After the impact of one's death in Los Angeles has had a chance to sink in, their immediate family members will often share the same question: "Now what?" Specifically, when one leaves behind a family, they typically want to know what will become of the decedent's estate, including their home and other personal property. Who maintains ownership of those assets? Who becomes responsbile to settle any unresolved debts? The uncertainty that can come with such questions can often compound what is already a difficult situation.
Hopefully, a decedent took steps to ensure that their surviving spouse maintaines ownership of assets such as their home and personal property. Yet even in the event that their may be questions as to whether such assets may indeed transfer ownership during the estate administration process, the law allows those that were utilizing them at the time of the decedent's death to continue to do so until such matters are well on their way to being resolved. Indeed, Section 6500 of the California Probate Code states that a person's surviving spouse and minor children are entitled to continue to retain possession of assets such their home and personal property after their deaths and even up to the point of their estate inventory being filed with the court (as well as 60 days thereafter).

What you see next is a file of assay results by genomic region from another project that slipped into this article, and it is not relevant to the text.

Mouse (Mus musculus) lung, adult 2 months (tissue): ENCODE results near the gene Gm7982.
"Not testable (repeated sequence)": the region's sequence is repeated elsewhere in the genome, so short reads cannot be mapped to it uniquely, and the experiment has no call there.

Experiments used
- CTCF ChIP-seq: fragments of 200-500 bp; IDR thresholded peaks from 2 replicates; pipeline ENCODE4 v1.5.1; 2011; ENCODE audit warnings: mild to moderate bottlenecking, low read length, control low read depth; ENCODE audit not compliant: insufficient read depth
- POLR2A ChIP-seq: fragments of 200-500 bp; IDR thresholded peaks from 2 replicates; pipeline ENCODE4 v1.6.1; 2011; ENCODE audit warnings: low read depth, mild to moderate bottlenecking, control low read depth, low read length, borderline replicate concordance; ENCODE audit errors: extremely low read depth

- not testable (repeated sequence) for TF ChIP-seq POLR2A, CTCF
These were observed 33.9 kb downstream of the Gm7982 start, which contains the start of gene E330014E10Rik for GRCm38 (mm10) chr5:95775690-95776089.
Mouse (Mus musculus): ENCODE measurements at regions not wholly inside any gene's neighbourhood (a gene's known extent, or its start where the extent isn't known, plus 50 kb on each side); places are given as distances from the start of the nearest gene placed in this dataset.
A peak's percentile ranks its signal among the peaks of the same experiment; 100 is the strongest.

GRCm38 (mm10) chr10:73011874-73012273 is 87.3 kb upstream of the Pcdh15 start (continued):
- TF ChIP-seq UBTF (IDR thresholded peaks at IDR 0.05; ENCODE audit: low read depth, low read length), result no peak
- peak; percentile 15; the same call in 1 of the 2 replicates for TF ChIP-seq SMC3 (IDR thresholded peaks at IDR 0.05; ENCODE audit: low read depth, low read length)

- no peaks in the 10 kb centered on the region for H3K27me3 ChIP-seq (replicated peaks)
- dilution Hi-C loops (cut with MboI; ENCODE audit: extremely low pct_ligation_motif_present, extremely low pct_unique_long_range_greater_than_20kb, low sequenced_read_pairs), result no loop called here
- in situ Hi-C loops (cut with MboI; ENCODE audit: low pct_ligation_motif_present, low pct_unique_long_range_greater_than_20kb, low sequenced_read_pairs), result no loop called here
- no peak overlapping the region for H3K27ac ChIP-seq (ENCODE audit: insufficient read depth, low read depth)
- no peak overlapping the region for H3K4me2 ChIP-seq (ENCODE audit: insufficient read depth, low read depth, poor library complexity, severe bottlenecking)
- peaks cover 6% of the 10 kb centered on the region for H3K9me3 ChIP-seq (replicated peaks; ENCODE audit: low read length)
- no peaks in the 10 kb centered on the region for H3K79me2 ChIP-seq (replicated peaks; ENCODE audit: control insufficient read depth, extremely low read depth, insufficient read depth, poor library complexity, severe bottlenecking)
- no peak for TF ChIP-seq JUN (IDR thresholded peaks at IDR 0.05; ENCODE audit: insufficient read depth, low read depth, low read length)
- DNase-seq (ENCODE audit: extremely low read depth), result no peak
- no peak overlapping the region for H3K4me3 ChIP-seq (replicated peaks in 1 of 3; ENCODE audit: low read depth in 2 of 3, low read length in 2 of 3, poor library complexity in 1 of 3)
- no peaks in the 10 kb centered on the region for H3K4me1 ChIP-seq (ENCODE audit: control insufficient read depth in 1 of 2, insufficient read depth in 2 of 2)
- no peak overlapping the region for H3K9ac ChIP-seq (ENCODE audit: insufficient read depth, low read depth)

When might the issue of temporary possession of estate assets come into play? Say that one has debts when they die, and the only way to settle those debts is to sell their home and other property. This statute ensures that their family is taken care of in such a scenario. As CBS News reports that Americans die with an average of $62,000 in debt, it is not unreasonable to expect that this may be a concern many are left to deal with.